Saturday, March 24, 2018

362. Relational ontology

I argue for a dynamic, relational ontology, where objects develop in relations with other objects that form, enable, object and oppose each other, in relations.

Andrew Benjamin also argued for a relational ontology[i]. He posited that the relation is primary to the singular object, because the individual object arises from the relation. I find it difficult to claim which is primary, since the relation between the object and the relation is circular: singulars produce relations, which produce singulars.

One thing is clear: the ‘thing in itself’ that has produced so much debate in philosophy, does not exist..

Relational ontologies arose before, among others with Alfred N. Whitehead and Bruno Latour. With the latter, the human being is constituted in networks. Against such ontology, two opposite objections have been raised.

The first objection is that relations change constantly, and if a human being is determined by those relations, then he/she no longer has a stable identity. And when they thus adapt to circumstance, they lose their role as opposing objects.

The second objection is that if all objects are formed by relations with all other objects then that also applies to those objects, so that there is only one all-encompassing object.

According to the first objection there is no identity, and according to the second there is only one single identity.

These objections are easily waved aside. The first assumes that with a change of relation an object changes entirely. The second assumes that there are relations with all other objects. Both can be untrue. A relation may affect only parts of an object, and most relations concern only some, not all other objects.

The question then is how an object can change only partly, not entirely or essentially. Is there, then, an essence that remains the same? As I argued earlier in this blog, I don’t believe in essences. How, then, can it work? How can an object change under a change of relations and yet maintain an identity, without having an essence?

According to Tristan Garcia the identity of an object is determined by what goes in and what goes out, in particular the difference between them. That reminds of the notion of added value of the added value of a firm, in economics: the difference of value of sales and value of purchases, as a measure of production (and the basis for VAT). But I want to open up the black box that transforms inputs into outputs.

That can be elucidated with the concept of a script that I discussed before (see the preceding item in this blog). I used it in my studies of innovation, and it is useful here also. A script is a network of nodes, connected by lines that can represent succession in time, causal effect, inference, or sharing of things (resources, ownership, legal identity, …). The structure constitutes identity, without need for any notion of essence.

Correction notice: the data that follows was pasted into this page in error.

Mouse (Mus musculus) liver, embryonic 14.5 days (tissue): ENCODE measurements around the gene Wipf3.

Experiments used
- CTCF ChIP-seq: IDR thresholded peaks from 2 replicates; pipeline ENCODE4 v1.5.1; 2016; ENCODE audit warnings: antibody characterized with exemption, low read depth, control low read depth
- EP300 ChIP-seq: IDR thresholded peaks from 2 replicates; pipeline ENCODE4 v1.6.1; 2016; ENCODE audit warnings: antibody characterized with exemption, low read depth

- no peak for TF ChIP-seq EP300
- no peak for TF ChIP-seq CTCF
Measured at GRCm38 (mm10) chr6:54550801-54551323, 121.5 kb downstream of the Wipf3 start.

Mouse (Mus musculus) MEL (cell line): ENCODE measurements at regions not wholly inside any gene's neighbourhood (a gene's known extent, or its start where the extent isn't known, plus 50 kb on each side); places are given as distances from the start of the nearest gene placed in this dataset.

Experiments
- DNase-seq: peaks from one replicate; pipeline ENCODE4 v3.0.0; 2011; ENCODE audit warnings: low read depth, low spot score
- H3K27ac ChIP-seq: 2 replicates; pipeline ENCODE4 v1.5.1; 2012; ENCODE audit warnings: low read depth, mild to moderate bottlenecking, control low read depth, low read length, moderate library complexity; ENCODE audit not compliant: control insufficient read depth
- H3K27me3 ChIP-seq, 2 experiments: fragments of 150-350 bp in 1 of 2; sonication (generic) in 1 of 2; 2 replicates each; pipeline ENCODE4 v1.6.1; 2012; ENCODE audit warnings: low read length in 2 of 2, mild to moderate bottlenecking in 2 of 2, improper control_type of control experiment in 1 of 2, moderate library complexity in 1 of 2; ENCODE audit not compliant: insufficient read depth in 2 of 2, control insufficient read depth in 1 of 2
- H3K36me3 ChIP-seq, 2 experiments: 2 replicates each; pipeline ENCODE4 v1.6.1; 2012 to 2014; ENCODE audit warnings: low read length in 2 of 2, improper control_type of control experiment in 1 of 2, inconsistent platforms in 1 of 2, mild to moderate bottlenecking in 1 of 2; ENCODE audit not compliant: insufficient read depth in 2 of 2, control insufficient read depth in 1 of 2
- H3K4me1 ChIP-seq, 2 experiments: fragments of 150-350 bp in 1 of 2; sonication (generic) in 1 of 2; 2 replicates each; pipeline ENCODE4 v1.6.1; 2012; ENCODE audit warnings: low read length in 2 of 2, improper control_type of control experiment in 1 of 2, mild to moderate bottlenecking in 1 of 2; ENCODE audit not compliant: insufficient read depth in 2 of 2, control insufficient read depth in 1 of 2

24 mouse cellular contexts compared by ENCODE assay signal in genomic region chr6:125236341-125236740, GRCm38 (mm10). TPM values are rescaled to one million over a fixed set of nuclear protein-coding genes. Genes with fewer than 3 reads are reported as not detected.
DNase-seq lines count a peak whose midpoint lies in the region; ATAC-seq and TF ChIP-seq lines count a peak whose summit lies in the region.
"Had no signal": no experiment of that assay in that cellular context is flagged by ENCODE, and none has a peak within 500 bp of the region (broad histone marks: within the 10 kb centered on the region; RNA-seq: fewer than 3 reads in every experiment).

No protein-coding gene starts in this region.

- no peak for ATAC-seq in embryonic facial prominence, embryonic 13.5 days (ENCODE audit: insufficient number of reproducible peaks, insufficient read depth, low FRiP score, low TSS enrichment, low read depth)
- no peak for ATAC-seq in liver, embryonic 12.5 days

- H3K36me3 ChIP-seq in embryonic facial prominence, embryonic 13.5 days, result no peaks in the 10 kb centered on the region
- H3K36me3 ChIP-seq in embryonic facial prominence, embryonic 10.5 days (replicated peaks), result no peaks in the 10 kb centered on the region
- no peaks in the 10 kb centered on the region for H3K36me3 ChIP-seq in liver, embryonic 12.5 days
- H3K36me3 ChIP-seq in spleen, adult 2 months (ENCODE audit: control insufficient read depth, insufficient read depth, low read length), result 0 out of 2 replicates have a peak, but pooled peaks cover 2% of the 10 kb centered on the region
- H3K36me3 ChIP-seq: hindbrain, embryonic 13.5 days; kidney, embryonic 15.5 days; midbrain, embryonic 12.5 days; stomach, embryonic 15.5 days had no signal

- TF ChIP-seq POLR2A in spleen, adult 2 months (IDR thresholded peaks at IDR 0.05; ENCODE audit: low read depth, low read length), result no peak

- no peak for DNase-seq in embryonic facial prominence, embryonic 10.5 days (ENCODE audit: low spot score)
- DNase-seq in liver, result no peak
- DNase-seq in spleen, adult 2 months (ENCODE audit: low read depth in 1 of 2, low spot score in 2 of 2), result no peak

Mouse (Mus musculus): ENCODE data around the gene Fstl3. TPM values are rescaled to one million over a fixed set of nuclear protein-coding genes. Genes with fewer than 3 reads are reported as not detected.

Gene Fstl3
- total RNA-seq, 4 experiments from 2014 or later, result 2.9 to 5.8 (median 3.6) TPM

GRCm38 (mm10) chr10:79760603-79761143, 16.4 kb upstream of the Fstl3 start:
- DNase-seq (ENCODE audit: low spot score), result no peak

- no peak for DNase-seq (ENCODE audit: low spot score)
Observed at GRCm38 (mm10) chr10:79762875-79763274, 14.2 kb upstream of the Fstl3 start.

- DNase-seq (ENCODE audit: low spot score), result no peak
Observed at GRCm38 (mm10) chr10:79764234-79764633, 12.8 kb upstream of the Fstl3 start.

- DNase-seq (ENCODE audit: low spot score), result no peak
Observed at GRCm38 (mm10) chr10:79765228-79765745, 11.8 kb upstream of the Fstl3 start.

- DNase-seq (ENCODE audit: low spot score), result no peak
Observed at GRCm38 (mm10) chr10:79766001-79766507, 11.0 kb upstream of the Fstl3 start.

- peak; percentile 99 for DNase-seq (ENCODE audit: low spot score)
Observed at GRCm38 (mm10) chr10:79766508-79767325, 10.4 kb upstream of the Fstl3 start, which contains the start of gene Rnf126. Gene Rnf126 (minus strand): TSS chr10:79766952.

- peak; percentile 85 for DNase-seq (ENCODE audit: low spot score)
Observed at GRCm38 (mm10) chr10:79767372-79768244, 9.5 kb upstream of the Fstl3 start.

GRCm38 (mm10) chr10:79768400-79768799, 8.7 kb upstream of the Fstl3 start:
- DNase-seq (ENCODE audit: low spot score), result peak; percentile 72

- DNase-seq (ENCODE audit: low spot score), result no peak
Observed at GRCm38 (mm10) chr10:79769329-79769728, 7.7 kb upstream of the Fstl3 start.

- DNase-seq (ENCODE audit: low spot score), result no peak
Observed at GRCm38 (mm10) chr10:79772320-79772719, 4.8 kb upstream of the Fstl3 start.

The system is recursive, i.e. the nodes are themselves also scripts (subscripts), and the whole is embedded in a wider script (superscript). Take the example of a restaurant. That has a script of nodes of entry, seating, ordering, eating, paying and leaving. Paying itself has a script, or a collection of scripts, such as paying cash, by card or an app on the phone. The restaurant is embedded in a wider script of location, parking, supply of goods, monitoring by health authorities, insurance, safety measures, …

This yields an operationalization of the idea, adopted from ‘object-oriented ontology’,  that an object has two dimensions: of what is in it, here the the nodes and their subscripts, and what it is in, the superscript. The script can change in several ways: in its component nodes, e.g. a novel method of payment, in the restaurant script, where the basic character of the script, its overall structure, remains the same. Or it can change in its structure, the composition, say, in the transformation into a self-service restaurant, with a different sequencing of nodes: first selection of food, then payment, then seating and eating. Note that this has consequences for the nodes and their subscripts:  selecting food now entails carrying a tray. Note also that it changes with many things, but not with everything: consumer tastes, new dishes, regulations, but not ice skating, mountain climbing, or elections.

Is there an essence? Eating, perhaps? But the service and self-service restaurants would then be essentially the same. And one can also eat at home. Is the essence ‘eating out’, then? That also applies to a picnic.

Does this solve the philosophical puzzle, and with that the criticism of relational ontology?

[i] Andrew Benjamin, 2015, Towards a relational ontology, Suny Press. 

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